KANSAS CITY, Mo. -- Newly released findings show there are thousands of untested rape kits across Missouri.
The news comes after Attorney General Eric Schmitt created an initiative to clear the backlog of untested kits.
"Really the first step in making sure survivors get the justice they deserve," MOCSA CEO Julie Donelon said.
A team of investigators visited law enforcement offices, hospitals and treatment centers across Missouri and found nearly 7,000 sexual assault kits.
More than 6,000 of those kits were untested.
"These kits are not numbers. They are not footnotes to the reporting of a crime," Schmitt said. "They represent real human beings who've suffered, confronted their fears, and reported sexual assault and submitted a kit."
Schmitt started this initiative to clear out the backlog of untested kits. He said if not for the initiative, these kits may have been put on a shelf and remained untested until now.
"There really weren't clear guidelines on how these kits should be tested, when they should be tested, how long they should be kept," Donelon said. "So now moving forward with this sort of structure, there will be clear guidelines."
The initiative launched in February and is led by Judge M. Keithley Williams.
Williams and her team suggested four areas of improvement: the way the kit is designed, tracking only the box rather than everything inside and dedicating a center to house unreported test kits.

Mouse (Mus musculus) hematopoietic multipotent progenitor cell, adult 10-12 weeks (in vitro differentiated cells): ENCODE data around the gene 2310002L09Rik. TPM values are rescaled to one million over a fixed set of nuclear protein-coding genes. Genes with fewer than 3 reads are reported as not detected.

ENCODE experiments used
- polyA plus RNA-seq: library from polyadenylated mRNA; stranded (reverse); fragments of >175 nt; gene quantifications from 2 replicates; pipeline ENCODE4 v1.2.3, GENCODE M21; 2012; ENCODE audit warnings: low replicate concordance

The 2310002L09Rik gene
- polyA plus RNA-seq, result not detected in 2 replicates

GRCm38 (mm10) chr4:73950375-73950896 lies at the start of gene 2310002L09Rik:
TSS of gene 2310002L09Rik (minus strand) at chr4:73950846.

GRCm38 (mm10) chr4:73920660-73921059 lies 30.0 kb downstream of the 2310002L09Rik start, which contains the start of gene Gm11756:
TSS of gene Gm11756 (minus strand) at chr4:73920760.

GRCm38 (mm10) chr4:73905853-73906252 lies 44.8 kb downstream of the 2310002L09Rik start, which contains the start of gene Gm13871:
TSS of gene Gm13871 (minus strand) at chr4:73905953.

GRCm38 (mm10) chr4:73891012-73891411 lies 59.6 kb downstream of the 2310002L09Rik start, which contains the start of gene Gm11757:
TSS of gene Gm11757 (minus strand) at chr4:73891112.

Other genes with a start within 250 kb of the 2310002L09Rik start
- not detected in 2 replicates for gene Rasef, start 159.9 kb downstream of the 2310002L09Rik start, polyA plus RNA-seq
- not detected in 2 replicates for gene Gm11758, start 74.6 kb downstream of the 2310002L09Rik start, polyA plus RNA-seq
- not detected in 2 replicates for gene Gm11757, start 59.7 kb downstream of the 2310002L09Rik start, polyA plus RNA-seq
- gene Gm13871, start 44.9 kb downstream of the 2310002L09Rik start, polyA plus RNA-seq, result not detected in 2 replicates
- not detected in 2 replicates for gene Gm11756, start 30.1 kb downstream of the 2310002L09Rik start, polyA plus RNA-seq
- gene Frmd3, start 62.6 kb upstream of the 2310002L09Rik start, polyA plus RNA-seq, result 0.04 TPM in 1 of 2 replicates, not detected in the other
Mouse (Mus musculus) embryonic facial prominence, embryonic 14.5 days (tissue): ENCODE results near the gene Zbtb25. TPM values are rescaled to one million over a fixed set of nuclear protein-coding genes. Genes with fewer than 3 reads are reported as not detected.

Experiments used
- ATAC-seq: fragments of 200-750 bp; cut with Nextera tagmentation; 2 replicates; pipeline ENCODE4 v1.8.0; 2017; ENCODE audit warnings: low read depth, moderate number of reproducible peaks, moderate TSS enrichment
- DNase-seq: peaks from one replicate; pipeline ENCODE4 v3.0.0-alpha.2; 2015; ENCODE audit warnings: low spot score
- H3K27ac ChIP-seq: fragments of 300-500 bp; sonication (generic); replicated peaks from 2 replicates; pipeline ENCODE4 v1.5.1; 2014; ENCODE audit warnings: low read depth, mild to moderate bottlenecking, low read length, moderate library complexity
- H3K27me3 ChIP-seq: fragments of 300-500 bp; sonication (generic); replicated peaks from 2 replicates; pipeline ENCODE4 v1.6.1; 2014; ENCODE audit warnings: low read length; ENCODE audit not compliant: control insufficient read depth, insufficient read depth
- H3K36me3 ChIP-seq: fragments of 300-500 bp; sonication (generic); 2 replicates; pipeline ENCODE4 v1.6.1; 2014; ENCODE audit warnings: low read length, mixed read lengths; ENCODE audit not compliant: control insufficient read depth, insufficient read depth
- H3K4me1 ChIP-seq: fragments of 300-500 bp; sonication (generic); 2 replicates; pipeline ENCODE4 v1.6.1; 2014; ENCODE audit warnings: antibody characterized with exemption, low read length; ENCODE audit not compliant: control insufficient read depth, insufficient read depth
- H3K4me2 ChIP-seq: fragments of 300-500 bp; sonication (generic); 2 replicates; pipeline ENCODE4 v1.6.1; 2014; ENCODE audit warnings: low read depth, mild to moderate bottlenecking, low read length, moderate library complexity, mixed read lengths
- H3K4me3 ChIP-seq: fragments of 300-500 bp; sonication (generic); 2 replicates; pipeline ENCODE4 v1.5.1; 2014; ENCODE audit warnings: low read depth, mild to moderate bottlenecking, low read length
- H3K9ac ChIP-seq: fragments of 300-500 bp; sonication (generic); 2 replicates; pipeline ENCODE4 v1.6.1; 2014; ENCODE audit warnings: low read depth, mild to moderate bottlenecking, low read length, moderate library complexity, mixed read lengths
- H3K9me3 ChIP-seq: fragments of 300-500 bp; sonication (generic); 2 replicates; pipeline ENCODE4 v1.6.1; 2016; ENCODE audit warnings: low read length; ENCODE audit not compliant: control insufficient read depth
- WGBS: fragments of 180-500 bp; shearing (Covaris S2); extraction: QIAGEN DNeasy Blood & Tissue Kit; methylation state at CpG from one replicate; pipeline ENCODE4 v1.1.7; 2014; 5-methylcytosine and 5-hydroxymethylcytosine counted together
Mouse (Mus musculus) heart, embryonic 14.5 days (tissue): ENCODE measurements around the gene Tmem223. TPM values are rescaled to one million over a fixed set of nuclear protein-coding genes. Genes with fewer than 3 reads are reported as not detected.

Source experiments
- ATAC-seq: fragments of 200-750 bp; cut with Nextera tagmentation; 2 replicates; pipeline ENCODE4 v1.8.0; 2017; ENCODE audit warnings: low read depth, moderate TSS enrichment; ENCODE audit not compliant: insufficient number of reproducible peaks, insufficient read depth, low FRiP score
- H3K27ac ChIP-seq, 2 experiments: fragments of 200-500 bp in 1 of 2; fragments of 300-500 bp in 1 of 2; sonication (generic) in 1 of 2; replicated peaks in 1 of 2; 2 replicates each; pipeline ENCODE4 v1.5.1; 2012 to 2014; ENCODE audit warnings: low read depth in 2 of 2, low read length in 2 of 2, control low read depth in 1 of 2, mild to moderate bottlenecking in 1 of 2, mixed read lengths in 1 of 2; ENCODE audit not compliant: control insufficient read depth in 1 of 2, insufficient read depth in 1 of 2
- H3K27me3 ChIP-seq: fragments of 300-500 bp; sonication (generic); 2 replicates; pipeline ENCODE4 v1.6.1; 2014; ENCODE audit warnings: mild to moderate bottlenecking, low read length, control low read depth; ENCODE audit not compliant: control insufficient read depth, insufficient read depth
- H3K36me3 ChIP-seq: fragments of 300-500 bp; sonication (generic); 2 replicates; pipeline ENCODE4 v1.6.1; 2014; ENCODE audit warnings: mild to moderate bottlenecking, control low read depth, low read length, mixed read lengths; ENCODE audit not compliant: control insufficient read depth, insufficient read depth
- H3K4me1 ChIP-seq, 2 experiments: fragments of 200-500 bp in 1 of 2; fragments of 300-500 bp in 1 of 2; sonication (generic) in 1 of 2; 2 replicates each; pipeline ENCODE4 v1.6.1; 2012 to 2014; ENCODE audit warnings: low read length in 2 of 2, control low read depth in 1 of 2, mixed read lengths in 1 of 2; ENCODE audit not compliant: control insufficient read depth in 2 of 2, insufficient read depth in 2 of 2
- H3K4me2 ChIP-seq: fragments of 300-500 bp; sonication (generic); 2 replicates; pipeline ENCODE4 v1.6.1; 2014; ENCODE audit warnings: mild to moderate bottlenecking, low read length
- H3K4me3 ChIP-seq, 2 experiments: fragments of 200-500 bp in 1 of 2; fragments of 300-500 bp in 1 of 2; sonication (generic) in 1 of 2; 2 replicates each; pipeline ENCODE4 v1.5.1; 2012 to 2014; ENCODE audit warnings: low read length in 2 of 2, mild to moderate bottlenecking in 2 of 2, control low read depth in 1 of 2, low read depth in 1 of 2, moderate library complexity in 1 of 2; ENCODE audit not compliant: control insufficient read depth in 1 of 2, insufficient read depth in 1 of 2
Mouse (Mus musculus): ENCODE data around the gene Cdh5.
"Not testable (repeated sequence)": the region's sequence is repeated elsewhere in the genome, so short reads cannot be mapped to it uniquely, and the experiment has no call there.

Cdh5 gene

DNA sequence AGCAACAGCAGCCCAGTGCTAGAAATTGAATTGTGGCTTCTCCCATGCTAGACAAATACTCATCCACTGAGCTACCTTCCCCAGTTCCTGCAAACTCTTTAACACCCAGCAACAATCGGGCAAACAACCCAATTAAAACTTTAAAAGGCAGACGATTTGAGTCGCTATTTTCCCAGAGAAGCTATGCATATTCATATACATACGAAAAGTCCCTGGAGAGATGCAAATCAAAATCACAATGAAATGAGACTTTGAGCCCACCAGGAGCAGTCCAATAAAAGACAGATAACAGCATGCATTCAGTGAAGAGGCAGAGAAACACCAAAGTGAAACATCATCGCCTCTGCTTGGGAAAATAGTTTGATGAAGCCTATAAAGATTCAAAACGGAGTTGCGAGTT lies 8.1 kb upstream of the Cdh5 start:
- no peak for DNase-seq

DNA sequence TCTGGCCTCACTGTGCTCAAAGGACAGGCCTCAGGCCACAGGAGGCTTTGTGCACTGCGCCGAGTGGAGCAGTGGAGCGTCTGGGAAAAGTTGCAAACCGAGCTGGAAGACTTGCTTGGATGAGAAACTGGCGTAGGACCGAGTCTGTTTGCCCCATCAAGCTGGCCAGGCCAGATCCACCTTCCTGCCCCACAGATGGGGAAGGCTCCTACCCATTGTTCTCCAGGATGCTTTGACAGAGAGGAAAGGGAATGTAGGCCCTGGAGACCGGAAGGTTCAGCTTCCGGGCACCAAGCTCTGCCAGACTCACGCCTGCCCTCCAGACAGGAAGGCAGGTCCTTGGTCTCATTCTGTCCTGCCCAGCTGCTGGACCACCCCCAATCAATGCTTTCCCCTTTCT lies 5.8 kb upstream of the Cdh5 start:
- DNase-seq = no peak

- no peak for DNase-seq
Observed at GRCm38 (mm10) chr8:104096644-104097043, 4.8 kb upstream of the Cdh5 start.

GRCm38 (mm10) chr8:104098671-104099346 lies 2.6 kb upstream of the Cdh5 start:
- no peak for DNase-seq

"Of the untested kits, 4,438 were reported meaning they had a police report to go along with them," Schmitt said, "and 1,719 were unreported without an accompanying police report."
Williams also recommended an evidence tracking system using the bar codes they put on each of the kits, aside from the ones in Kansas City and St. Louis. Those cities already have a system in place.
Jackson County had the highest rate of kits. But Williams said that's only because KCPD works closely with hospitals and houses a lot of unreported test kits -- unlike many other agencies.
A $2.8 million grant will be used to test some of the untested kits.
"In the next two years we know for a fact that 1,250 will be tested," Williams said. "But we hope to get more funding and escalate the testing of those reported kits."
Williams said the most current kits will be chosen first.
"It’s the belief that if you start somewhere and work backwards that you’re going to very effectively avoid statute of limitation problems and be able to find cases that may be more easily prosecuted," Williams said.
"To be able to ensure kits are tested is really a critical part of healing for those survivors," Donelon said.
Phase two of this initiative starts with a planning meeting Thursday in Jefferson City.